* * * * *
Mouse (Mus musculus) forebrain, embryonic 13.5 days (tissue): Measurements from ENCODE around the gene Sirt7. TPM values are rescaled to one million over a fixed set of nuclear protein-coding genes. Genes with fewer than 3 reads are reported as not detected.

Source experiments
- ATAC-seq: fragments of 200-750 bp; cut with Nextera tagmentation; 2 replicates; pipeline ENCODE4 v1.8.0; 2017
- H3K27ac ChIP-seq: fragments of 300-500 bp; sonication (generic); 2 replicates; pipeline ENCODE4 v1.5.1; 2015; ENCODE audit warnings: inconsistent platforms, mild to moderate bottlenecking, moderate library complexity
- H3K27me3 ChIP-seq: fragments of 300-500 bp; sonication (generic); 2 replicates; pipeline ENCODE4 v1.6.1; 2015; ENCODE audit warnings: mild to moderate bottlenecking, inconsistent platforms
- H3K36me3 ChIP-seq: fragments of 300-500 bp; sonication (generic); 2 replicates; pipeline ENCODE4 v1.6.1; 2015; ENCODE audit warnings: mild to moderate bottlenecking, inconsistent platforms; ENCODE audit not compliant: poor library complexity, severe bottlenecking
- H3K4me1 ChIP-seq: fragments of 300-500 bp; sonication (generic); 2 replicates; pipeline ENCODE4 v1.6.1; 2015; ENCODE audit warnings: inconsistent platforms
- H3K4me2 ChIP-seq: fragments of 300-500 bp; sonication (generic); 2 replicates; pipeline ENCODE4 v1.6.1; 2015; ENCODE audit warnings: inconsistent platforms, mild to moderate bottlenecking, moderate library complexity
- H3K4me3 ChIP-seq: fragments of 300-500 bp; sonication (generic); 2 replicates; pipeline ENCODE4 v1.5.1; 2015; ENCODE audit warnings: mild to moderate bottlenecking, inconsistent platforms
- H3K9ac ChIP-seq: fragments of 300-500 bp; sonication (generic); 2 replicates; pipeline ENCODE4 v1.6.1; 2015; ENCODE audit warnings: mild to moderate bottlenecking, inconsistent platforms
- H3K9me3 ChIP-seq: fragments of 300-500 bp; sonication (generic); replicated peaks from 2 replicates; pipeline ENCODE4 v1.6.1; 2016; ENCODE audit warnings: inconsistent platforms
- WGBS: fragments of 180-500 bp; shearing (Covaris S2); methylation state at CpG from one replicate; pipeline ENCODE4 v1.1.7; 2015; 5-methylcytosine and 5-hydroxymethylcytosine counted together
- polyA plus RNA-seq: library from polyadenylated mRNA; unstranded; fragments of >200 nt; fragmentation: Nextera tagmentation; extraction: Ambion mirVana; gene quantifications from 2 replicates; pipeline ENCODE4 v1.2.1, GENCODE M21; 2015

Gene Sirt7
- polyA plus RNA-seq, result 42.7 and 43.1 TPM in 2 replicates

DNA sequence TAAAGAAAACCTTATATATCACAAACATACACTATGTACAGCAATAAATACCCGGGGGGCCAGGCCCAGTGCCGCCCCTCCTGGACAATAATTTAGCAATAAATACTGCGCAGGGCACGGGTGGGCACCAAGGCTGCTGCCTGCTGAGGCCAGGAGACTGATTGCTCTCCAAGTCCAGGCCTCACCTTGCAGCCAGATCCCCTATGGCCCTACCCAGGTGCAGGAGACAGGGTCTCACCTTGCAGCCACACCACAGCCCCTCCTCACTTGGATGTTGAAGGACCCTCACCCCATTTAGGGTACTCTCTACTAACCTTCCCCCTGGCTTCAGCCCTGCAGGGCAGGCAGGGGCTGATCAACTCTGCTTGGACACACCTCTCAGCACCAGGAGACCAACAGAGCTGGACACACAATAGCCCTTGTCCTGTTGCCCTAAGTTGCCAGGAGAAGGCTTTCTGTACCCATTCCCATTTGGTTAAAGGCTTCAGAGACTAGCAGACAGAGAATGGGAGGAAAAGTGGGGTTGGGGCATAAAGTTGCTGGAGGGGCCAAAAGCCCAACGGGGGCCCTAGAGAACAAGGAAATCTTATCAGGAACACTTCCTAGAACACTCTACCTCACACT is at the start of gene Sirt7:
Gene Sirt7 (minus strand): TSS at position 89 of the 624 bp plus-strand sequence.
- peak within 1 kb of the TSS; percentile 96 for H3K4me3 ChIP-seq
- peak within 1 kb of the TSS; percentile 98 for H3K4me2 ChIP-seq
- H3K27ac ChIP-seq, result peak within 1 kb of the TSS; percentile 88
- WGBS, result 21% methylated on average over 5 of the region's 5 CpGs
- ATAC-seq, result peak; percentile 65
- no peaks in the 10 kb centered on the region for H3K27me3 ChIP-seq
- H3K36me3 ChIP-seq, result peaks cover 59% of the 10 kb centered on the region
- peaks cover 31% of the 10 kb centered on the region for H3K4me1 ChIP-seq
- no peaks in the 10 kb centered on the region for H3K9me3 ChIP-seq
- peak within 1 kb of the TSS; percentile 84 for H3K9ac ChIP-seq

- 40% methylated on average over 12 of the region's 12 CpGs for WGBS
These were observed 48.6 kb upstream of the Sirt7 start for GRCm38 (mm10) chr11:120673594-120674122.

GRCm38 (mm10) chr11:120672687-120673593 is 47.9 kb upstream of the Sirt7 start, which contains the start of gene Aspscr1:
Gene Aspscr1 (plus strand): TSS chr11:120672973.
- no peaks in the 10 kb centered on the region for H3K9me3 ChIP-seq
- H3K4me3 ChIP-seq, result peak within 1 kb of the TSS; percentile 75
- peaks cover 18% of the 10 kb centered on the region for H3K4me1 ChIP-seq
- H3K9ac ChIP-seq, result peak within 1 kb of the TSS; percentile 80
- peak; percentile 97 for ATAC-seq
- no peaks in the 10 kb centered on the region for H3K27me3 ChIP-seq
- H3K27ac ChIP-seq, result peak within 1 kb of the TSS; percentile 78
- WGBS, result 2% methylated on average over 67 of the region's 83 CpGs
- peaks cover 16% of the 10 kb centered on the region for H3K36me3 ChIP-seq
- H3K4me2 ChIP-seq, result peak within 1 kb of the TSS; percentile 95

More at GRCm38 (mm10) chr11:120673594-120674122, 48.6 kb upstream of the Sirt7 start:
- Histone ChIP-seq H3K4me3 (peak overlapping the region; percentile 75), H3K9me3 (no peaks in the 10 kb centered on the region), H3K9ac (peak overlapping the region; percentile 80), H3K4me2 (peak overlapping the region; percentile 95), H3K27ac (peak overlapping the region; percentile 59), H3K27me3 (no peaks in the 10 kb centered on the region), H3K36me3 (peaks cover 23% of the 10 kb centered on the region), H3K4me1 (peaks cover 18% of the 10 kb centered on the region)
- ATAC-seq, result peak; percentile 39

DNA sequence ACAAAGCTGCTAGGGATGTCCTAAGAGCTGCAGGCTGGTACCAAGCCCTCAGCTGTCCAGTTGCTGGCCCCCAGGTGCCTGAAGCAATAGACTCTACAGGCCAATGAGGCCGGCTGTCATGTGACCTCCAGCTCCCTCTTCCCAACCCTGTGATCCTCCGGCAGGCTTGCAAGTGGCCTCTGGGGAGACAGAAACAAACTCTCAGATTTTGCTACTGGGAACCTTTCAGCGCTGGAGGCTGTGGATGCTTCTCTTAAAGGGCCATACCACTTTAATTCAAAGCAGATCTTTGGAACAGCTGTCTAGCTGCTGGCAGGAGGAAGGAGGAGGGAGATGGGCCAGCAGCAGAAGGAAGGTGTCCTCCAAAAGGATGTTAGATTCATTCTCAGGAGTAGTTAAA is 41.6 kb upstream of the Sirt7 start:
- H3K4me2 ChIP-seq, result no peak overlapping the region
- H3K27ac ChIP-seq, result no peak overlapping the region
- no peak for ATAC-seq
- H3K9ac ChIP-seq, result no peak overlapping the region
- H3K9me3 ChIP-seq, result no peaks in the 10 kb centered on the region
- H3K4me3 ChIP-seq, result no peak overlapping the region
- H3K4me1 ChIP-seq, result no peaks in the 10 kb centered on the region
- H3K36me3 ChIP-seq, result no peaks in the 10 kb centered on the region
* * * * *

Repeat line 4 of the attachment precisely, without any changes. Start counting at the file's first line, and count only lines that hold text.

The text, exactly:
- H3K27ac ChIP-seq: fragments of 300-500 bp; sonication (generic); 2 replicates; pipeline ENCODE4 v1.5.1; 2015; ENCODE audit warnings: inconsistent platforms, mild to moderate bottlenecking, moderate library complexity